Taking a break

I was given a helpful piece of advice that I hold close to me daily from back in my early days as an autism parent  'take breaks, take care of myself, stay healthy and strong mentally and physically because this journey will be a marathon and not a race'.  In a deluge of seemingly negative and depressing recommendations this one sentiment has held up to be true and so very helpful to me over the years.  

It is  easy to become consumed by your love for your child and exhaust yourself trying to help them and ease their suffering.  I am guilty of this, but I always comeback to that one piece of advice and remind myself to take a break, sleep, eat well and have compassion for myself. If I fall apart how much help will I be for my child, how will I advocate for them and support them with their daily struggles.  Go easy on yourself, that is the only way to have the stamina and fortitude to get up everyday and fight through the challenges of breakfast with a picky eater.  To manage to stay calm trying to brush the teeth of child that can't stand being touched or get socks on a child that screams from the texture.  Go easy on yourself so that when the school calls and says your child is melting down or has hit themselves or someone else, you will have strength to advocate for them.  

Something as simple as just walking away and taking quiet time in a bedroom or bathroom, wherever you can get it really is a good reset.  Do not feel bad that you cannot always engage or manage.  I have found that baking helps me relax, it's rather meditative for me.  So today I bake, bake meditate, bake-itate?  Yes, that is a thing. Give yourself permission to enjoy something just for you, it builds your spirit and will keep you healthy and strong.  Today was a tough, emotional day for my child, struggling to navigate the complexity of social interactions, a day like so many others. Today I need remember to go slow and  to be kind to myself so that I can support my child effectively.  Like the advice given to me years ago,  this is a marathon. So today I bake!

It's getting cold outside and the sky is that great Canadian grey, if it were a paint swatch it would be called 'long john grey'.  It makes me think of fresh baked cookies, warm, sweet and spicy.  Today I pass this advice onto you, keep it close to you. Take breaks, take care of yourself, stay healthy and strong mentally and physically because this journey will be a marathon and not a race.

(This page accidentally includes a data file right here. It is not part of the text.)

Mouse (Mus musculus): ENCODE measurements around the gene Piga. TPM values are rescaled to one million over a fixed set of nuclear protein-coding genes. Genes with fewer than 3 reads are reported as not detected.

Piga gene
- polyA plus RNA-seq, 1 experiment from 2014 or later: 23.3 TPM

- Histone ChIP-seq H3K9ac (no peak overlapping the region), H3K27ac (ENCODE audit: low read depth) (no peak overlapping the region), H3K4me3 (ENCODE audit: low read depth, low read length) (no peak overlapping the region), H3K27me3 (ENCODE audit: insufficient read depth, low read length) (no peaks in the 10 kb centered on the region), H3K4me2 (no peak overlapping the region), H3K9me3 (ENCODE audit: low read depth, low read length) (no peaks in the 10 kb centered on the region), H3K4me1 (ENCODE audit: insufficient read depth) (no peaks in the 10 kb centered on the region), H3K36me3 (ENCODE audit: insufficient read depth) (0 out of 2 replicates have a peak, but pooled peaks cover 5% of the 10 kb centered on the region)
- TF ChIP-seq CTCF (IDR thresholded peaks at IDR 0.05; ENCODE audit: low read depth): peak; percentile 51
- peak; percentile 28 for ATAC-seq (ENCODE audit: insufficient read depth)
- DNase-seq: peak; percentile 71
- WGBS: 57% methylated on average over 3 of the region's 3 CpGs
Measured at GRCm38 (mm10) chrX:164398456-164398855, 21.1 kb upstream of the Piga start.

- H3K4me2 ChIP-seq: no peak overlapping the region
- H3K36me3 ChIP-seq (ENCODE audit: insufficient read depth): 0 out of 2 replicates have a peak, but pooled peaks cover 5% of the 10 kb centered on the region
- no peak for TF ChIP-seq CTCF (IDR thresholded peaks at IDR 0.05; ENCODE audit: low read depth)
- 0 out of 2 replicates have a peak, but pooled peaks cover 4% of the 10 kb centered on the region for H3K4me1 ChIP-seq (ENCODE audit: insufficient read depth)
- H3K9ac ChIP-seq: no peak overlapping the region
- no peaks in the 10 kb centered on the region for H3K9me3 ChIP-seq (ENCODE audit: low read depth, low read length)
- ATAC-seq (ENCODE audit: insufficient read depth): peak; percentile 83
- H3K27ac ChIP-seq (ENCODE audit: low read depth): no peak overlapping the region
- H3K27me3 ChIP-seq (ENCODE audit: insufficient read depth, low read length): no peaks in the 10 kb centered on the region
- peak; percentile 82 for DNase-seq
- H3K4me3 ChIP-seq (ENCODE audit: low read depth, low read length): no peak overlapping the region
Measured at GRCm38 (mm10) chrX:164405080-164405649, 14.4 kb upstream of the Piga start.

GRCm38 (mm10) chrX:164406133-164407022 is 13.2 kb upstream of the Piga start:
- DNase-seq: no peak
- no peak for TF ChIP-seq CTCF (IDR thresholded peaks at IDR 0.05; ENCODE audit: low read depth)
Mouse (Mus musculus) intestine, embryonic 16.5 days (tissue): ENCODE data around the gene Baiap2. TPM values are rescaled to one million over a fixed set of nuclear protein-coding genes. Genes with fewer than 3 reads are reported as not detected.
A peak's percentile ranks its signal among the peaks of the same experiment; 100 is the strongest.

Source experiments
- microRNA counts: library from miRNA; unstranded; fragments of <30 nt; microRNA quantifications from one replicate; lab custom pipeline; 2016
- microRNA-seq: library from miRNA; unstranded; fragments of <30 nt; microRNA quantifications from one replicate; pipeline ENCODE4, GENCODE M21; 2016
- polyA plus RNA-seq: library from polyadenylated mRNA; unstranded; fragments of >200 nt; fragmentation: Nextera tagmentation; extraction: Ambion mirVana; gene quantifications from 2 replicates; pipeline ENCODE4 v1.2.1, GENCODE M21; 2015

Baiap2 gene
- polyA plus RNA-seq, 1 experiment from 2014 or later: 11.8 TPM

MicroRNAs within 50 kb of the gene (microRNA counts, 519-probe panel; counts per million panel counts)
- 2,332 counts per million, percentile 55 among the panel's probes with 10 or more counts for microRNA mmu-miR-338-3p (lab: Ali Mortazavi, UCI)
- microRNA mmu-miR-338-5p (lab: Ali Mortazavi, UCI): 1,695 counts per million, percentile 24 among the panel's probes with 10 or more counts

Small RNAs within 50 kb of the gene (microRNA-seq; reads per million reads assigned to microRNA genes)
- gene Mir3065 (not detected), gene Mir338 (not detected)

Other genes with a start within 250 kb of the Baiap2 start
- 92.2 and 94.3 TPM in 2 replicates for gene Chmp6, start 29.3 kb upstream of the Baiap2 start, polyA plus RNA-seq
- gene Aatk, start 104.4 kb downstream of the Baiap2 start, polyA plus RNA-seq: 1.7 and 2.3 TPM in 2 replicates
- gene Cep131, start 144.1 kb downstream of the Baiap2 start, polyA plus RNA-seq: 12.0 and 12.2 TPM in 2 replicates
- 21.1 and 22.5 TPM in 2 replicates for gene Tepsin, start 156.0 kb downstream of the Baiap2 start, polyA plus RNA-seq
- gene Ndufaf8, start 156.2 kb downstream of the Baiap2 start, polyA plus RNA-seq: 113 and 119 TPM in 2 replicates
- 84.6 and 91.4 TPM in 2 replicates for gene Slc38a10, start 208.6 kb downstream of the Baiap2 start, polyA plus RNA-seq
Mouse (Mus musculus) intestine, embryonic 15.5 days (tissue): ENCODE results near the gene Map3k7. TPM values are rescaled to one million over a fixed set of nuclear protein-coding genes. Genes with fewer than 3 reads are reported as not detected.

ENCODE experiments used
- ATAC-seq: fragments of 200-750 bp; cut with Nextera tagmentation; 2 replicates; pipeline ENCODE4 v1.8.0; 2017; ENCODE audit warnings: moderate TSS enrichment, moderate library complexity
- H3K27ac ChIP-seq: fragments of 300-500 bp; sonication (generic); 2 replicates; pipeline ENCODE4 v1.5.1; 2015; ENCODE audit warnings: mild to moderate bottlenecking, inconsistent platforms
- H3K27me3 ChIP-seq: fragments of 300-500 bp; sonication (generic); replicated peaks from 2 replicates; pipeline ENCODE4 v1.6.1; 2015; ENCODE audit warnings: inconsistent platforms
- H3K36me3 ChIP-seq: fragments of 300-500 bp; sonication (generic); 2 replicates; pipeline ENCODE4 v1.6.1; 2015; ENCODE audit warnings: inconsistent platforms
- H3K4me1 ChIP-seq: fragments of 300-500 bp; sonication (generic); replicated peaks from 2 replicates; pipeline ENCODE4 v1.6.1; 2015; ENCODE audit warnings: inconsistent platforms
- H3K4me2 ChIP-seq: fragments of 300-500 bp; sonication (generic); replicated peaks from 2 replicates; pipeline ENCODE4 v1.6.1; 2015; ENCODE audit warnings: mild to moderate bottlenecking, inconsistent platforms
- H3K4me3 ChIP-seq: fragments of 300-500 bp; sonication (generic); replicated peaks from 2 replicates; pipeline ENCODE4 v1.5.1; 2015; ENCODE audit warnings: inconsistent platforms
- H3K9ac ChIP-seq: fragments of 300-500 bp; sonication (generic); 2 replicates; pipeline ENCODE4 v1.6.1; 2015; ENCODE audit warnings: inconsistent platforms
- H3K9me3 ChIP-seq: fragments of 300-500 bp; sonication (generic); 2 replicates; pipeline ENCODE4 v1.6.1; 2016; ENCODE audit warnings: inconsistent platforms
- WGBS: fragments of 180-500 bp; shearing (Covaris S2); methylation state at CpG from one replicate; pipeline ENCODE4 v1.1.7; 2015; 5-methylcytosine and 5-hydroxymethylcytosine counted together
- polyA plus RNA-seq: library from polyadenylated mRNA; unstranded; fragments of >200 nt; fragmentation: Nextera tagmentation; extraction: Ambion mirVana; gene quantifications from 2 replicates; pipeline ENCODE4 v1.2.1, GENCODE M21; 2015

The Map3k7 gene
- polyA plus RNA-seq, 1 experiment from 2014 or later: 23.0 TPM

Spiced Oatmeal Cookies

  • ½ cup lucuma monk fruit sugar
  • 2 tablespoons maple syrup or honey
  • 1 large egg or flax egg (3 tsp ground flax, 2 tbsp. water)
  • 1 ½ teaspoons natural vanilla
  • 1 teaspoon Ceylon cinnamon
  • ½ teaspoon nutmeg
  • ½ teaspoon gluten free baking soda
  • ¼ teaspoon gluten free baking powder
  • ¼ teaspoon fine sea salt
  • 1 ¾ cup old-fashioned gluten free oats
  • ⅓ cup gluten free oat flour
  • ⅓ cup white rice flour
  • 1/2 cup dairy free margarine or solid coconut oil
  1. Preheat the oven to 325°F. Line two cookie sheets with parchment paper, or lightly grease them.
  2. In a medium mixing bowl, combine the butter, coconut sugar and cane sugar. With a hand-held electric mixer or by hand, beat them together until they are fully incorporated and lighter in color.
  3. Add the egg and vanilla and beat well, until the mixture is light and fluffy. Add the cinnamon, nutmeg, baking soda, baking powder and salt, and blend until combined.
  4. Lastly, add the oats, oat flour and rice flour. Blend on low speed until combined. Scrape the sides and bottom of the bowl with a spatula, and mix briefly to be sure it’s evenly blended.
  5. With a cookie dough scoop or two spoons, scoop about 1 tablespoon of dough at a time onto the prepared baking sheets, leaving at least 2 inches of space around each cookie.
  6. Bake the cookies for 12 to 13 minutes, until they’re a light golden brown with slightly darker edges. 
  7. Remove the cookies from the oven, place the pan on a cooling rack, and let the cookies cool completely on the pan before handling (these cookies are delicate when warm).